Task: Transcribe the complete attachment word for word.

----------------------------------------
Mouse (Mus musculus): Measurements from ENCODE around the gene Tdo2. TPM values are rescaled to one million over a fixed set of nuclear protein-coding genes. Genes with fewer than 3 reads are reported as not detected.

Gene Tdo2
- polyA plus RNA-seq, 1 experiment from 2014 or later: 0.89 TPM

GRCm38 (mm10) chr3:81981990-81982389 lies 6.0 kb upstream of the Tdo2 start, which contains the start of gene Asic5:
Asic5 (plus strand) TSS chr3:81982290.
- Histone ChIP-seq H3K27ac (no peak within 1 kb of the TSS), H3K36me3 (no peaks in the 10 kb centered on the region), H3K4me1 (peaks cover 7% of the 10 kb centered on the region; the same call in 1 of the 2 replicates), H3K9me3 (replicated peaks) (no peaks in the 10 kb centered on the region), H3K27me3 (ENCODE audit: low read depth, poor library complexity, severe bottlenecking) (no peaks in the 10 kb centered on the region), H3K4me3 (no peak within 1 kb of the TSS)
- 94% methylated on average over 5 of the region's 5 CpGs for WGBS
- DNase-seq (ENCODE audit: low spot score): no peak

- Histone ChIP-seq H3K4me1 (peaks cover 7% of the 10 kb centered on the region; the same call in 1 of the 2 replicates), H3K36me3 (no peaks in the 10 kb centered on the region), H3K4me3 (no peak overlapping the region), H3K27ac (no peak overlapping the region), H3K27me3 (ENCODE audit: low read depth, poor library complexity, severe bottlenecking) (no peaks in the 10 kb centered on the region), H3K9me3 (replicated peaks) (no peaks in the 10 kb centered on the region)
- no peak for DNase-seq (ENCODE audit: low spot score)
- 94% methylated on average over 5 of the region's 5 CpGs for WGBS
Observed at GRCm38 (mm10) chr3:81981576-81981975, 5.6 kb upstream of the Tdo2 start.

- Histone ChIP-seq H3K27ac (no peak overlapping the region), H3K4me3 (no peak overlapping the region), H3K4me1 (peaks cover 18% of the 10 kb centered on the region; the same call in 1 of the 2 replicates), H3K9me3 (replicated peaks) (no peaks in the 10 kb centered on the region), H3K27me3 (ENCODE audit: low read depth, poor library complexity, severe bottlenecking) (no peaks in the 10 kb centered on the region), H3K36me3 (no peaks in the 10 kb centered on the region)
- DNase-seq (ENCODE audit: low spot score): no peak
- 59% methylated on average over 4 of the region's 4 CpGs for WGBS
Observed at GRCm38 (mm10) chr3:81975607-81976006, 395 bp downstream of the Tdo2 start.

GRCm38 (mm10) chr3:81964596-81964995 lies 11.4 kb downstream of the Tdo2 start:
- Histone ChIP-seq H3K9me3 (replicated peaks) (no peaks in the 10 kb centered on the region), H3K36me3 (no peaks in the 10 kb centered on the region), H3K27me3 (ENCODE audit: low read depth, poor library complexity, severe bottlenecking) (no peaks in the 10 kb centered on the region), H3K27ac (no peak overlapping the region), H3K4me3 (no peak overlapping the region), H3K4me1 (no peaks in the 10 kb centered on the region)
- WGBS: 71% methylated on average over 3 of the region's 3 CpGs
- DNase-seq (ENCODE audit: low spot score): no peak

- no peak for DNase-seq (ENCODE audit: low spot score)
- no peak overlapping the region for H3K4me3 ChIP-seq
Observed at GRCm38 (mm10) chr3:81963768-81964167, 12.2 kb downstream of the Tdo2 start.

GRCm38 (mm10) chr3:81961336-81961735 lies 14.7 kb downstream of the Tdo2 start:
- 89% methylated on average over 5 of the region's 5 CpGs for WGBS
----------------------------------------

Mouse (Mus musculus): Measurements from ENCODE around the gene Tdo2. TPM values are rescaled to one million over a fixed set of nuclear protein-coding genes. Genes with fewer than 3 reads are reported as not detected.

Gene Tdo2
- polyA plus RNA-seq, 1 experiment from 2014 or later: 0.89 TPM

GRCm38 (mm10) chr3:81981990-81982389 lies 6.0 kb upstream of the Tdo2 start, which contains the start of gene Asic5:
Asic5 (plus strand) TSS chr3:81982290.
- Histone ChIP-seq H3K27ac (no peak within 1 kb of the TSS), H3K36me3 (no peaks in the 10 kb centered on the region), H3K4me1 (peaks cover 7% of the 10 kb centered on the region; the same call in 1 of the 2 replicates), H3K9me3 (replicated peaks) (no peaks in the 10 kb centered on the region), H3K27me3 (ENCODE audit: low read depth, poor library complexity, severe bottlenecking) (no peaks in the 10 kb centered on the region), H3K4me3 (no peak within 1 kb of the TSS)
- 94% methylated on average over 5 of the region's 5 CpGs for WGBS
- DNase-seq (ENCODE audit: low spot score): no peak

- Histone ChIP-seq H3K4me1 (peaks cover 7% of the 10 kb centered on the region; the same call in 1 of the 2 replicates), H3K36me3 (no peaks in the 10 kb centered on the region), H3K4me3 (no peak overlapping the region), H3K27ac (no peak overlapping the region), H3K27me3 (ENCODE audit: low read depth, poor library complexity, severe bottlenecking) (no peaks in the 10 kb centered on the region), H3K9me3 (replicated peaks) (no peaks in the 10 kb centered on the region)
- no peak for DNase-seq (ENCODE audit: low spot score)
- 94% methylated on average over 5 of the region's 5 CpGs for WGBS
Observed at GRCm38 (mm10) chr3:81981576-81981975, 5.6 kb upstream of the Tdo2 start.

- Histone ChIP-seq H3K27ac (no peak overlapping the region), H3K4me3 (no peak overlapping the region), H3K4me1 (peaks cover 18% of the 10 kb centered on the region; the same call in 1 of the 2 replicates), H3K9me3 (replicated peaks) (no peaks in the 10 kb centered on the region), H3K27me3 (ENCODE audit: low read depth, poor library complexity, severe bottlenecking) (no peaks in the 10 kb centered on the region), H3K36me3 (no peaks in the 10 kb centered on the region)
- DNase-seq (ENCODE audit: low spot score): no peak
- 59% methylated on average over 4 of the region's 4 CpGs for WGBS
Observed at GRCm38 (mm10) chr3:81975607-81976006, 395 bp downstream of the Tdo2 start.

GRCm38 (mm10) chr3:81964596-81964995 lies 11.4 kb downstream of the Tdo2 start:
- Histone ChIP-seq H3K9me3 (replicated peaks) (no peaks in the 10 kb centered on the region), H3K36me3 (no peaks in the 10 kb centered on the region), H3K27me3 (ENCODE audit: low read depth, poor library complexity, severe bottlenecking) (no peaks in the 10 kb centered on the region), H3K27ac (no peak overlapping the region), H3K4me3 (no peak overlapping the region), H3K4me1 (no peaks in the 10 kb centered on the region)
- WGBS: 71% methylated on average over 3 of the region's 3 CpGs
- DNase-seq (ENCODE audit: low spot score): no peak

- no peak for DNase-seq (ENCODE audit: low spot score)
- no peak overlapping the region for H3K4me3 ChIP-seq
Observed at GRCm38 (mm10) chr3:81963768-81964167, 12.2 kb downstream of the Tdo2 start.

GRCm38 (mm10) chr3:81961336-81961735 lies 14.7 kb downstream of the Tdo2 start:
- 89% methylated on average over 5 of the region's 5 CpGs for WGBS